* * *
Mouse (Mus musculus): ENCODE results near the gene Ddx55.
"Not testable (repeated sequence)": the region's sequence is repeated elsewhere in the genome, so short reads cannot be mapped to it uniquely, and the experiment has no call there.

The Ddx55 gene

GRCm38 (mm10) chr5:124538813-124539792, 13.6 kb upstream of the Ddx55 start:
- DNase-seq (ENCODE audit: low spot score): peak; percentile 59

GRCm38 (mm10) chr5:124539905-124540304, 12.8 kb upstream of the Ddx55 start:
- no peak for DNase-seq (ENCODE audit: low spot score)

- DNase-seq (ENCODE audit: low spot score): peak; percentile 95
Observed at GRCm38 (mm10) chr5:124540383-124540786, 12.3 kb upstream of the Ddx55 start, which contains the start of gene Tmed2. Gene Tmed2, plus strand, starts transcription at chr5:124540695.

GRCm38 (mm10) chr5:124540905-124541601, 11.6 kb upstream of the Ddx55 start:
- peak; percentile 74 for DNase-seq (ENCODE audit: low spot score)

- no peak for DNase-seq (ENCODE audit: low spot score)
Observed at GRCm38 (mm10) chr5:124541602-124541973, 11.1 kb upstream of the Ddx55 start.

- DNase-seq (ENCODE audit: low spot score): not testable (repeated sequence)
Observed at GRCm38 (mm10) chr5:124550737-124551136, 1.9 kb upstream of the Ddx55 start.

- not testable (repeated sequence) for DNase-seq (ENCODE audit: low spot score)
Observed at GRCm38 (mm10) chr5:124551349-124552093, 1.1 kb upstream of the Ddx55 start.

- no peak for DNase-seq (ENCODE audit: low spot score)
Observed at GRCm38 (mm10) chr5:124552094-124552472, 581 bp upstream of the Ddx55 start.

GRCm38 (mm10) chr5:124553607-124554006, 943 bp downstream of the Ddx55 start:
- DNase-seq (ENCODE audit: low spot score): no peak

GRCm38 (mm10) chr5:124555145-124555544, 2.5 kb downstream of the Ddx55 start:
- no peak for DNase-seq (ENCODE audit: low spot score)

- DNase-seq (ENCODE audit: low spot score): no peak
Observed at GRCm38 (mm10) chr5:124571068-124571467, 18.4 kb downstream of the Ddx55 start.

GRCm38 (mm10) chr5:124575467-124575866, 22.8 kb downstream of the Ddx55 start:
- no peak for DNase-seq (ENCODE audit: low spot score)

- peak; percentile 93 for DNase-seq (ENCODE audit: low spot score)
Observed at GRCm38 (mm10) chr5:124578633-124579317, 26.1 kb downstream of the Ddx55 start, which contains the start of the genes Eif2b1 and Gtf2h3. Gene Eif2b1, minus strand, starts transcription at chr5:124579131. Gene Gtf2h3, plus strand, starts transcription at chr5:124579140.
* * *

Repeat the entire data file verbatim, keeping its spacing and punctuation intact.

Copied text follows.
Mouse (Mus musculus): ENCODE results near the gene Ddx55.
"Not testable (repeated sequence)": the region's sequence is repeated elsewhere in the genome, so short reads cannot be mapped to it uniquely, and the experiment has no call there.

The Ddx55 gene

GRCm38 (mm10) chr5:124538813-124539792, 13.6 kb upstream of the Ddx55 start:
- DNase-seq (ENCODE audit: low spot score): peak; percentile 59

GRCm38 (mm10) chr5:124539905-124540304, 12.8 kb upstream of the Ddx55 start:
- no peak for DNase-seq (ENCODE audit: low spot score)

- DNase-seq (ENCODE audit: low spot score): peak; percentile 95
Observed at GRCm38 (mm10) chr5:124540383-124540786, 12.3 kb upstream of the Ddx55 start, which contains the start of gene Tmed2. Gene Tmed2, plus strand, starts transcription at chr5:124540695.

GRCm38 (mm10) chr5:124540905-124541601, 11.6 kb upstream of the Ddx55 start:
- peak; percentile 74 for DNase-seq (ENCODE audit: low spot score)

- no peak for DNase-seq (ENCODE audit: low spot score)
Observed at GRCm38 (mm10) chr5:124541602-124541973, 11.1 kb upstream of the Ddx55 start.

- DNase-seq (ENCODE audit: low spot score): not testable (repeated sequence)
Observed at GRCm38 (mm10) chr5:124550737-124551136, 1.9 kb upstream of the Ddx55 start.

- not testable (repeated sequence) for DNase-seq (ENCODE audit: low spot score)
Observed at GRCm38 (mm10) chr5:124551349-124552093, 1.1 kb upstream of the Ddx55 start.

- no peak for DNase-seq (ENCODE audit: low spot score)
Observed at GRCm38 (mm10) chr5:124552094-124552472, 581 bp upstream of the Ddx55 start.

GRCm38 (mm10) chr5:124553607-124554006, 943 bp downstream of the Ddx55 start:
- DNase-seq (ENCODE audit: low spot score): no peak

GRCm38 (mm10) chr5:124555145-124555544, 2.5 kb downstream of the Ddx55 start:
- no peak for DNase-seq (ENCODE audit: low spot score)

- DNase-seq (ENCODE audit: low spot score): no peak
Observed at GRCm38 (mm10) chr5:124571068-124571467, 18.4 kb downstream of the Ddx55 start.

GRCm38 (mm10) chr5:124575467-124575866, 22.8 kb downstream of the Ddx55 start:
- no peak for DNase-seq (ENCODE audit: low spot score)

- peak; percentile 93 for DNase-seq (ENCODE audit: low spot score)
Observed at GRCm38 (mm10) chr5:124578633-124579317, 26.1 kb downstream of the Ddx55 start, which contains the start of the genes Eif2b1 and Gtf2h3. Gene Eif2b1, minus strand, starts transcription at chr5:124579131. Gene Gtf2h3, plus strand, starts transcription at chr5:124579140.